Compassionate Love: Displaying compassion for those who struggle with mental illness (c)2013 Nancy Virden
“You’ve been drinking again.”
“No, I haven’t.”
“But I found a water bottle in the back of the bathroom cupboard filled with vodka.”
“That’s just water!”
“Oh… ok, it’s just water.”
Addiction takes many forms, and it is not only the addicts who have a problem. Spouses, friends, and other family members jump through figurative hoops sometimes trying to make sense of the lies versus wanting to trust what their loved-one is saying. No one wants to play the fool, yet disbelieving all the time hurts too.
“You’ve been watching porn.”
“I saw a link in the computer’s history file.”
“You’re too suspicious. I don’t know how that got there. Some ad or something. I have not been watching porn. You have my word.”
“Oh…ok, it’s just an ad.”
Accepting blame and listening to a constant stream of denial can be crazy-making. Family members may feel helpless and victimized, too. The question remains, “Is this the relationship I want?”
“I finally found comfortable shoes for work. On sale for only $20!”
“We don’t have the money for that.”
“But you bought an I-Pad and took all your friends out to dinner.”
“You don’t need new shoes, your old shoes are just fine.”
“Oh…ok, do you want me to take them back?”
Remember that you matter too. You deserve to have a life that is not consumed by another person’s power plays. Whether someone tries to pass to you the sympathy card or victim card, the denial card or blame card, you do not have to extend your hand and join the game.
“But I don’t want to hurt them or myself by setting a boundary. I will feel guilty.” May I suggest you are already in great pain? Perhaps choosing to take care of yourself will release both of you to experience life as it is intended to be.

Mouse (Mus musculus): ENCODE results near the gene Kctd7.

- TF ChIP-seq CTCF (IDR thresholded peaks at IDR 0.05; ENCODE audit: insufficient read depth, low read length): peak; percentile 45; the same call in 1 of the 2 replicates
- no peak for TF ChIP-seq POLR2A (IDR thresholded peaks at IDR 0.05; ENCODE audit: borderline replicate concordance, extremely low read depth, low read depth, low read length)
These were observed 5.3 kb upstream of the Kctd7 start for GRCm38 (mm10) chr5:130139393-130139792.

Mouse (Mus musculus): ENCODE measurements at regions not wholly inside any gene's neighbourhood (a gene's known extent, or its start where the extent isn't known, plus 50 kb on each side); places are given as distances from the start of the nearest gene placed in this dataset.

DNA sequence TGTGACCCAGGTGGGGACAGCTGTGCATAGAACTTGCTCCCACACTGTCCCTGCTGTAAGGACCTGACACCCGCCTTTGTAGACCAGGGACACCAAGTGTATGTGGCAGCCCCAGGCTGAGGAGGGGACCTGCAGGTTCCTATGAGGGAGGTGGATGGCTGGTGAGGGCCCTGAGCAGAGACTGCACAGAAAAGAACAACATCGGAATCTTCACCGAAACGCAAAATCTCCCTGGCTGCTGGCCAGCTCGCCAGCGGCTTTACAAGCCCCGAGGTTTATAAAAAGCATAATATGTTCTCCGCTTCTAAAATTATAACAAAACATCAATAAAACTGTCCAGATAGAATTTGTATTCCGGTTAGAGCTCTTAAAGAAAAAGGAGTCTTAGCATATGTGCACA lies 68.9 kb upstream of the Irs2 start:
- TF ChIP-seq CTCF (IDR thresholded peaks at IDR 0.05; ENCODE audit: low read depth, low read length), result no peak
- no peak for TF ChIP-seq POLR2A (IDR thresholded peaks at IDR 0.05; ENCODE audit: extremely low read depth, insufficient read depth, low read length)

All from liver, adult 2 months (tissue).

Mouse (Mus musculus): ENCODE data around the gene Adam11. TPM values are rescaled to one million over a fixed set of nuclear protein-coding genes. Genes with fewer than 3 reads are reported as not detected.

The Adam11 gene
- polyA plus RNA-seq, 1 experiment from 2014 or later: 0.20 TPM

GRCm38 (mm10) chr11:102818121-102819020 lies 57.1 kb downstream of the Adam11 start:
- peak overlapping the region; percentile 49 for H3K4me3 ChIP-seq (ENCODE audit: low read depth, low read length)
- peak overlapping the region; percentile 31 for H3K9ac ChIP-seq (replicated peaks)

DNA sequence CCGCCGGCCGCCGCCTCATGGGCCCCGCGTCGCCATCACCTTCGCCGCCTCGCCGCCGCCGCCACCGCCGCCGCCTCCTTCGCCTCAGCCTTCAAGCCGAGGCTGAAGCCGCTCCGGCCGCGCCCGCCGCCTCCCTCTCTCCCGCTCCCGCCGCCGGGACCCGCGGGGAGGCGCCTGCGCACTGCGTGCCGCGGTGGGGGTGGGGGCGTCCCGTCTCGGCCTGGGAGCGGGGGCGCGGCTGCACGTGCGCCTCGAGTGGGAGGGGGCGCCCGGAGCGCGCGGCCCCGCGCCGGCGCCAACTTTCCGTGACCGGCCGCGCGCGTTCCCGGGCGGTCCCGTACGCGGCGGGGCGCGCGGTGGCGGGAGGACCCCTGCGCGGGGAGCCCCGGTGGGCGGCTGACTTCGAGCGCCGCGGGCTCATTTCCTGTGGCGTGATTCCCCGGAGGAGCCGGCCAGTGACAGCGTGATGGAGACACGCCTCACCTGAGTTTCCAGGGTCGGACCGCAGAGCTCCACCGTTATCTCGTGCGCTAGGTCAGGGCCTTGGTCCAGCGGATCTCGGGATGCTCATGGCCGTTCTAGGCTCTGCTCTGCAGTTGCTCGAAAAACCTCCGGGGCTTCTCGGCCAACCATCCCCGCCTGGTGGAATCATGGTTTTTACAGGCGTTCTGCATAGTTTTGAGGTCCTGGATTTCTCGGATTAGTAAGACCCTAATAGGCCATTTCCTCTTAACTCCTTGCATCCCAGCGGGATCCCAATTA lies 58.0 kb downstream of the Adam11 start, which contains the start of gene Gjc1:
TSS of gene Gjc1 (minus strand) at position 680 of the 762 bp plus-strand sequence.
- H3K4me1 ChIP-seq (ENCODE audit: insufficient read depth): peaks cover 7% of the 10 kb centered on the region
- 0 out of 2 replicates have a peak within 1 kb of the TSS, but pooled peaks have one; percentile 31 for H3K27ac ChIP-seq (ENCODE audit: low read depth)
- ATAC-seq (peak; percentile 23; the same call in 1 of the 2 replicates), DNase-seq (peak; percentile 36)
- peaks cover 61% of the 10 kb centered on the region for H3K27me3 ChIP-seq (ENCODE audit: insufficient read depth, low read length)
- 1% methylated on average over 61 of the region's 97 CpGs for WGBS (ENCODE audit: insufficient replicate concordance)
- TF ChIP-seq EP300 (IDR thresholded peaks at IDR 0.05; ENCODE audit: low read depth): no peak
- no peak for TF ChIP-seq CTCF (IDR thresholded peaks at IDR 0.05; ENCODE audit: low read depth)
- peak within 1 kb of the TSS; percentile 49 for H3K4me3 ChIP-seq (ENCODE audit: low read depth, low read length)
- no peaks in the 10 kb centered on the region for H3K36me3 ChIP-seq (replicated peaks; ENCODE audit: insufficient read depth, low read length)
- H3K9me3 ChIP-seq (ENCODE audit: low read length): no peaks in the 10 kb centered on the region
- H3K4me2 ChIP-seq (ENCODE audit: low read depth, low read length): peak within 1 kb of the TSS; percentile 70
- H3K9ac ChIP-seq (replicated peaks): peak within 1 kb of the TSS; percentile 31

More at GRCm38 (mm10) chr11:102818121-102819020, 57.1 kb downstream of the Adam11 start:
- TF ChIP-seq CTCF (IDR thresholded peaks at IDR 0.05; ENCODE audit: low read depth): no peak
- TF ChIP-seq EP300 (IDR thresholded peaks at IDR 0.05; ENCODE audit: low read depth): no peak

One of the strongest women I’ve met was the mother who had to remove her son from the home and not welcome him back no matter how he begged. His mental world was created of lies and reality was not within his scope of reasoning. Tough love brought her to the point she had to force reality on her boy (a young adult) by showing him there are consequences for his stealing and the emotional abuse of his family.
Oh, what pain she was in! She missed him. It was torment to find him at her door. Yet she stood her ground knowing she might be saving his life, and was better for it as her existence and that of other children in her home returned as much as possible to normal.
NOTE: I am not a trained or licensed mental health professional. I am not a doctor. I speak only from my experiences with and observations of mental illness. In no way is this website intended to substitute for professional mental health care.
If you are struggling emotionally today or feeling suicidal, or concerned about someone who is, please call the National Suicide Prevention Lifeline 1-800-273-TALK (8255). Hope and help can be yours.